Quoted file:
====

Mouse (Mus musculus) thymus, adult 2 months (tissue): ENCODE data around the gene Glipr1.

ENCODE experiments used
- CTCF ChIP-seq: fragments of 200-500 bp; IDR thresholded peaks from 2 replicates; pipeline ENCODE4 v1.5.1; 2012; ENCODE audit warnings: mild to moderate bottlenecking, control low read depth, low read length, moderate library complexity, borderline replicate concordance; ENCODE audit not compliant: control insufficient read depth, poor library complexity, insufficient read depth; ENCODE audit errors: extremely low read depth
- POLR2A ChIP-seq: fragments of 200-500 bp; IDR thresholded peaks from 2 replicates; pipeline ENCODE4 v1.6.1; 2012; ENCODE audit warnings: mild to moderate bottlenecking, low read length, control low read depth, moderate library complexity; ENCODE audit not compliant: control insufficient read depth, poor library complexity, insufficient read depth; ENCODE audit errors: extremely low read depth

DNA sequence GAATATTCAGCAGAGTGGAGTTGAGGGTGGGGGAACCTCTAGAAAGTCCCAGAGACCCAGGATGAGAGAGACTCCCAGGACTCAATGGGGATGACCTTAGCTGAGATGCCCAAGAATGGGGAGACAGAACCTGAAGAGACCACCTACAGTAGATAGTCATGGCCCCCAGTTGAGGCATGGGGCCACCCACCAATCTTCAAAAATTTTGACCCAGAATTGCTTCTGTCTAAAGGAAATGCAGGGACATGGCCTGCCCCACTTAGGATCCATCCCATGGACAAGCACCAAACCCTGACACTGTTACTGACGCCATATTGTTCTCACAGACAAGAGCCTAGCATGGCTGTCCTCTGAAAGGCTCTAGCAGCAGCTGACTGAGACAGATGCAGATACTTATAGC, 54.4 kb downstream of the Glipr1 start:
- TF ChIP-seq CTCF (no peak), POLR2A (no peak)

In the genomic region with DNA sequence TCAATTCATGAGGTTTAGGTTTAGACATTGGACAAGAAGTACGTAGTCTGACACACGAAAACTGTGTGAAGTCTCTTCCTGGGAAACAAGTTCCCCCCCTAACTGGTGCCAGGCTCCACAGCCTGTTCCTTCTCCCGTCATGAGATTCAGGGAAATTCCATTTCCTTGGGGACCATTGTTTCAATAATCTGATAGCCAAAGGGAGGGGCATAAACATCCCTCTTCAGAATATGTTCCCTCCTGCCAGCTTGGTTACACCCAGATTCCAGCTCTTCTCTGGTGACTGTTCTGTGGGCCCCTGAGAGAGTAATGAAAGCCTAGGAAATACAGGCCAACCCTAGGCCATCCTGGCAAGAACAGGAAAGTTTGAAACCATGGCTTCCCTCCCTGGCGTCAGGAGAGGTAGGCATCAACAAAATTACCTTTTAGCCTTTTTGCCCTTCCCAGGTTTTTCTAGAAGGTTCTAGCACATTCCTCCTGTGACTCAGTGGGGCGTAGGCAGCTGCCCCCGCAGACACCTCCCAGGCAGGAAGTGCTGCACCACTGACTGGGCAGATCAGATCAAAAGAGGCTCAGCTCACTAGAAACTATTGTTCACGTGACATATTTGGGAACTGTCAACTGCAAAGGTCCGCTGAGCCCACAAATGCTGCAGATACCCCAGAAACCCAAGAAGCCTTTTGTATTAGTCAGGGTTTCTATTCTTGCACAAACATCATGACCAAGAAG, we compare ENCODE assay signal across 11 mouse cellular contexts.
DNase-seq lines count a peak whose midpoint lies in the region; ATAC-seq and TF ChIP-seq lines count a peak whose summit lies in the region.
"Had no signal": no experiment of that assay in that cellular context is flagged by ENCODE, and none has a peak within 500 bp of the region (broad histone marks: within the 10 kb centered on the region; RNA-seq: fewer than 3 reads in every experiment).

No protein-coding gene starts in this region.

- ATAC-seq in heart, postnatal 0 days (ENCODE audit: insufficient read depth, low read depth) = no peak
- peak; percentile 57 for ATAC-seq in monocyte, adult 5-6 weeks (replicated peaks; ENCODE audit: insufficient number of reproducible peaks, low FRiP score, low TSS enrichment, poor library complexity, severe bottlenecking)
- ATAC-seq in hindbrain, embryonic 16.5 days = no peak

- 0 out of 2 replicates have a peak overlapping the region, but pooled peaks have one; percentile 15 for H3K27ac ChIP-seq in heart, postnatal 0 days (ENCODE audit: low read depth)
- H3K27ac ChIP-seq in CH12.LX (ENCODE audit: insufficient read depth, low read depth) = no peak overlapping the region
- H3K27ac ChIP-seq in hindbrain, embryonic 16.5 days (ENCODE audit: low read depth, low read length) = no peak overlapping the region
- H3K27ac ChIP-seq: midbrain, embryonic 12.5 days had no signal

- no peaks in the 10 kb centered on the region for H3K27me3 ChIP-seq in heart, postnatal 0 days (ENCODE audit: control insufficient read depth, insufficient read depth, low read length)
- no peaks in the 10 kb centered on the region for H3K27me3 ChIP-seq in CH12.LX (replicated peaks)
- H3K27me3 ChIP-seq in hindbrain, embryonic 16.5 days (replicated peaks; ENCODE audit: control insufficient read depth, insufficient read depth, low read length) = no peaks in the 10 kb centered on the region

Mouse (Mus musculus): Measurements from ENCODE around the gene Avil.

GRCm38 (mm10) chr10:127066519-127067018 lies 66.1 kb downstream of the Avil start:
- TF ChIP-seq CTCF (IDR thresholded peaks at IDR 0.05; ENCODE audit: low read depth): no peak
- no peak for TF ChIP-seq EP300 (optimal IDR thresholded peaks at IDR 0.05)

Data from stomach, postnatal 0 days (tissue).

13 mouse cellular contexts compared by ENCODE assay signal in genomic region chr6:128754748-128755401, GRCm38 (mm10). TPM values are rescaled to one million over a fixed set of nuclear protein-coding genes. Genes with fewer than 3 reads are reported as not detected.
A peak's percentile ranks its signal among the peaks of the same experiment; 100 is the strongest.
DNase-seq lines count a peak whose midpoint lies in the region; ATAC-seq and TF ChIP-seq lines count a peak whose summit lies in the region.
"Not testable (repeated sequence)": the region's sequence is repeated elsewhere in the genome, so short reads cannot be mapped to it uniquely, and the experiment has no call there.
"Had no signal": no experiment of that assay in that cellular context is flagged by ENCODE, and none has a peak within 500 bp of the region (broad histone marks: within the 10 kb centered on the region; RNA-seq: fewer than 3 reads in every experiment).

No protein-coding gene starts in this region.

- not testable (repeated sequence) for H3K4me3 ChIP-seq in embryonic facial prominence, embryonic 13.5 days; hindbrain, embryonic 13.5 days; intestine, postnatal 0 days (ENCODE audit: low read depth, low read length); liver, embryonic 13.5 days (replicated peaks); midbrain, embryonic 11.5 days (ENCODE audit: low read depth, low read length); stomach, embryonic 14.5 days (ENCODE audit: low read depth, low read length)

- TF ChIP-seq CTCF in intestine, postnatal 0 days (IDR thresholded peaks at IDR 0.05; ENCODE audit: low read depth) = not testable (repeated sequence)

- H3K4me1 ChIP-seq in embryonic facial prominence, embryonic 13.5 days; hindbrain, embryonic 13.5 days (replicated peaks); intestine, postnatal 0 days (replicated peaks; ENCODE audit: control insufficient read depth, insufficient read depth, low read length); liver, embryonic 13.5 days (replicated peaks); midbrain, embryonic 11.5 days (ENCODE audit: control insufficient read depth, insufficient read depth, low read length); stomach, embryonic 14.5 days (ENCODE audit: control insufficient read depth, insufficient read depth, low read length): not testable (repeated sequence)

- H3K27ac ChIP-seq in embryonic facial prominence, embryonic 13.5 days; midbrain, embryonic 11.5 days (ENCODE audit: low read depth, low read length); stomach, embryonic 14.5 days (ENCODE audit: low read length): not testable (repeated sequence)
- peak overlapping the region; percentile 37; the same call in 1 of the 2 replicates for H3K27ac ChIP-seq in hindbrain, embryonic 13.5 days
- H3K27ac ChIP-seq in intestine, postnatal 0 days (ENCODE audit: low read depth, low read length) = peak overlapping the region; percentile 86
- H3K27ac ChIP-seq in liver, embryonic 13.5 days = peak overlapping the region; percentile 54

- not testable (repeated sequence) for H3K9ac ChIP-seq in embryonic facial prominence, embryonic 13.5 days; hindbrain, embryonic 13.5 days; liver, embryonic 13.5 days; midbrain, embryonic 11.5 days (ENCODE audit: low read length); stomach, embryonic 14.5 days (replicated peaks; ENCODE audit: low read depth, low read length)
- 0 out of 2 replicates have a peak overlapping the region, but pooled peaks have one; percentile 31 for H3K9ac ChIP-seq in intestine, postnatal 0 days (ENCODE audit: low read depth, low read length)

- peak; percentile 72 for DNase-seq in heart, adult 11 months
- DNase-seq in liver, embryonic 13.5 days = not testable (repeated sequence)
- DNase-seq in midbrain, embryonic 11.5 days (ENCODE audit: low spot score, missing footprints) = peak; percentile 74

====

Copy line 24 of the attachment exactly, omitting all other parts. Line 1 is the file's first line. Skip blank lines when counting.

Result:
- no peak for TF ChIP-seq EP300 (optimal IDR thresholded peaks at IDR 0.05)